I know the title of this article seems heavy, but bear with me! In a single season, the makers behind PARASYTE –THE MAXIM— push you to think about creation, power, and what it means to be “human.”

Let that sink in for a moment: Only 24 episodes and you can think about your entire existence as a human being. Of course, you can’t have an existential crisis without aliens falling to Earth. (Notice how I didn’t say that they are invading? Yeah, I’ll get to that in a moment…)

In case you have no idea what I’m talking about, PARASYTE is an anime series that follows the story of high school student Shinichi Izumi after parasitic worms land in Japan (and other parts of the world). These worms must quickly enter the bodies of the nearest living organism and take over the brain to survive; failing to find one results in death.

Once inside the body, they devour the head and morph their appearance to look like their victim, actually blending into society. Think John Carpenter’s THE THING, but less snow.

He’s quite the looker, isn’t he?

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Shinichi, the Parasyte

Shinichi is almost a victim of this gruesome fate, but with some quick thinking and fast reflexes, he manages to keep the worm in his right hand. Migi, the Japanese term for “right,” soon becomes conscious, even commenting on how “unfortunate” it was that he couldn’t take over his host’s brain.

Shinichi and Migi are quickly forced to coexist side-by-side—or is it side-by-inside? Outside-by-inside? I don’t know what to call it— and it is their symbiotic relationship that becomes the foundation on which they ponder the nature of the other’s species.

How the Parasytes Function

Before we dive into it, let me explain what the parasytes are and how they function.

They first hatch from a fuzzy green egg, and their original form is that of a transparent, green alien worm. Like with any parasitic creature, the parasytes ultimate goal is to survive and to do so, the parasytes have to find a host. Due to the time constraint in which they can take over a body, they have to find the closest living thing.

I mentioned before that they had the ability to morph their physical appearance to blend in as the head of their host. Well, unfortunately for them, they have little capability of feeling emotion so they’re forced to fake it. Sometimes they don’t do this very well, which runs the risk of exposing them.

They kill and eat the species of their host for sustenance, making them a cannibalistic species. For example, if a parasyte takes over the body of a dog, it will only eat other dogs. So you can imagine how gruesome it gets when most of them use humans as hosts.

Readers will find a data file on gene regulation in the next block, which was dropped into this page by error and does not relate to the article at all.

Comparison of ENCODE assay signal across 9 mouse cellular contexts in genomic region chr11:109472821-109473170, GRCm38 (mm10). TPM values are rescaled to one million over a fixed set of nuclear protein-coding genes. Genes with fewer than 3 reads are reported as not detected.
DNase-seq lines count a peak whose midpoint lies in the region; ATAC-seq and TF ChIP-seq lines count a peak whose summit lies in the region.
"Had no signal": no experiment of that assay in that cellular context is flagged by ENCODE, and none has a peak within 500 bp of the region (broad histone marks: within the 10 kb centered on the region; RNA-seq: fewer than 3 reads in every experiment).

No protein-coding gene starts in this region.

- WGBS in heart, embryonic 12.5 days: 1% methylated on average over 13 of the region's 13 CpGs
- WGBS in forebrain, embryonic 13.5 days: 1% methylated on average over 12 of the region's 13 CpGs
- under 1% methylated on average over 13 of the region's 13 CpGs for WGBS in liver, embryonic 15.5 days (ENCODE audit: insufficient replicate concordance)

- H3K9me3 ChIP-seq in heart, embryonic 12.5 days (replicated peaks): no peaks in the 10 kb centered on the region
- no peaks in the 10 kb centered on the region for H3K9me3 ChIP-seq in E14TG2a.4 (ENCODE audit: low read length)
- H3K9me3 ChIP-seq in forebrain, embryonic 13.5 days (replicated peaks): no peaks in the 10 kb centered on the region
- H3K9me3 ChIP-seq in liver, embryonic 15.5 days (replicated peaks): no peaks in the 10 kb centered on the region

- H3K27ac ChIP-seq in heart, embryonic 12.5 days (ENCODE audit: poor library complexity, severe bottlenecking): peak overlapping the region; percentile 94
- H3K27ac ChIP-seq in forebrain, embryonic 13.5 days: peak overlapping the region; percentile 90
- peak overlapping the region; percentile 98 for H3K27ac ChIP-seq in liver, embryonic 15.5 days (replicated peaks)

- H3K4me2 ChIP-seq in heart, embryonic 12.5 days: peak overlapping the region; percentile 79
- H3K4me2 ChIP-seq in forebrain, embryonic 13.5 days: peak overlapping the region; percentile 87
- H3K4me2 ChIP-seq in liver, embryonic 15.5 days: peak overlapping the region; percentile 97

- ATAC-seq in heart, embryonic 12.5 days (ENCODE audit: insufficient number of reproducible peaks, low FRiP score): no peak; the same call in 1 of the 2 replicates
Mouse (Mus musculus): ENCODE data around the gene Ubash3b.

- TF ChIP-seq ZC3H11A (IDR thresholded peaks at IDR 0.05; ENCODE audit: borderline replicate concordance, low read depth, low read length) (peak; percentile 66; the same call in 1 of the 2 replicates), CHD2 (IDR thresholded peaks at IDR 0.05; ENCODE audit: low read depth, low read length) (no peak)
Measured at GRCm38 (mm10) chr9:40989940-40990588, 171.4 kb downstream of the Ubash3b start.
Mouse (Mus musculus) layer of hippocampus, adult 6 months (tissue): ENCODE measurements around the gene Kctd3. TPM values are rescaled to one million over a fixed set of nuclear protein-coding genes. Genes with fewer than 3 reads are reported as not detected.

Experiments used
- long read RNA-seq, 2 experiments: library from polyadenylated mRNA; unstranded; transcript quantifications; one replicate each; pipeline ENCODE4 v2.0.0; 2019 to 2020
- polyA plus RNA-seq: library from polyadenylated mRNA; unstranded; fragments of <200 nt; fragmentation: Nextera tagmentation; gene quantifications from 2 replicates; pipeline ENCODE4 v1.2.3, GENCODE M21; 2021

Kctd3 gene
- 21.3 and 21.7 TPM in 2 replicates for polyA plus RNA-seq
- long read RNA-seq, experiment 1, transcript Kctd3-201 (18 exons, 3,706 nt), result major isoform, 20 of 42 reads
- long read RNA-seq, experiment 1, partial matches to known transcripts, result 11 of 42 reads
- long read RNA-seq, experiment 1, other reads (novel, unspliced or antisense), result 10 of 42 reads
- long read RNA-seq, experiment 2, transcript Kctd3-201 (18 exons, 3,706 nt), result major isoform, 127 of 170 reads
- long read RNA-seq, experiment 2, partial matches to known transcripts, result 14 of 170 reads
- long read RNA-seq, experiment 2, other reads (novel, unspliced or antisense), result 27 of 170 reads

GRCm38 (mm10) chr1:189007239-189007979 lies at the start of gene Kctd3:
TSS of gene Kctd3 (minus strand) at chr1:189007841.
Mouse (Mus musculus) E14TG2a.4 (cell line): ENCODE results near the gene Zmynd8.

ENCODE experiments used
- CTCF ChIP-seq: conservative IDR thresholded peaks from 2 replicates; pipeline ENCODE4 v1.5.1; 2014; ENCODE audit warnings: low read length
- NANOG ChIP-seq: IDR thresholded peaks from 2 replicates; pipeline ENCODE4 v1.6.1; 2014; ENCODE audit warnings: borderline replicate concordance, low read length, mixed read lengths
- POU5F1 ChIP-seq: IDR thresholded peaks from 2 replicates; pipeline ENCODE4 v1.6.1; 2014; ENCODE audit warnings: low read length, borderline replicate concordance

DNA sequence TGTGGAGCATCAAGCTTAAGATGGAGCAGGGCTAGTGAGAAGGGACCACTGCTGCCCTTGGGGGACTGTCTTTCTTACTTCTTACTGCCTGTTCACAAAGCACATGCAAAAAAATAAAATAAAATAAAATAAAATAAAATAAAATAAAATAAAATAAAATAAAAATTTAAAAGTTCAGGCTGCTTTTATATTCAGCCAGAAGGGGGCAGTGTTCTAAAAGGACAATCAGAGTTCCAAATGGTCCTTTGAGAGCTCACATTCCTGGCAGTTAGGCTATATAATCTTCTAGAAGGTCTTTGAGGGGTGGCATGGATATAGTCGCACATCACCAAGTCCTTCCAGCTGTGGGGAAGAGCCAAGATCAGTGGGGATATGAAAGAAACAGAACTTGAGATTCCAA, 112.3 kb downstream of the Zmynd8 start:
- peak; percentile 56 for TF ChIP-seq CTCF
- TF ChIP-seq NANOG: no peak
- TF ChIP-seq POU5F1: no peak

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Invasion of the Parasytes?

And if they try to switch bodies, they have to maintain the same gender as the original host. This detail is not really explained in the anime, but there is a moment in one of the episodes where a parasyte has difficulty after switching from a woman to a man. It’s assumed that the differences in biology are the root cause, that once they learn one system, they can’t really learn another. As a result, the parasyte eventually takes over Shinichi’s mother and can once again become a killing machine.

Now, this information all seems pretty straightforward, right?

Well, not exactly…

Character Development in Parasytes

Like with any TV series, there has to be character development to move the plot ahead. And the parasytes play just as a big a role in this as the humans. It’s called PARASYTE for crying out loud! But for your sake, I want to focus on two of the most important parasytes: Migi and Reiko.

The series is incredibly tense throughout each episode, and these two characters don’t make things any easier. They talk about humanity as a whole, making their conversations with Shinichi feel direct, almost like they are breaking the fourth wall and speaking to the viewer. Their status as outsiders offers a different perspective into how humans interact with other species, as well as what happens when our position as top predators is threatened.

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Migi is the main driving force behind Shinichi’s existential crisis…as well as your own as a viewer. He initially only cares about his survival, which in turn means keeping his conscious host alive. He takes action when he feels that his existence is at risk, even killing other parasytes, and often threatens Shinichi not to expose them since it would mean death. Unlike the rest of his kind, he learns that he does not need to eat humans to live; he is able to survive on the nutrients of what Shinichi eats. He demonstrates a high level of curiosity, spending his time reading books and surfing the web whenever Shinichi is sleeping. Migi’s research and observations propel him to constantly ask Shinichi about the logic behind human action.

“If you have the right to live, so do we.” – Migi

After the two of them learn that there are more parasytes on the planet committing “mincemeat murders,” as dubbed by reporters, Shinichi is horrified. Migi does not understand his emotional state, explaining that his kind is merely eating to survive, just like humans do. He, like the rest of the parasytes, only cares about his own life. He pays no attention or thought to anyone else.

Migi even explains that humans are the ones who are a lot closer to demons (after researching the subject) since they consume multiple life forms and ultimately affect their natural world in a bigger way, whereas parasytes remain cannibalistic and therefore only eat one life form at a time.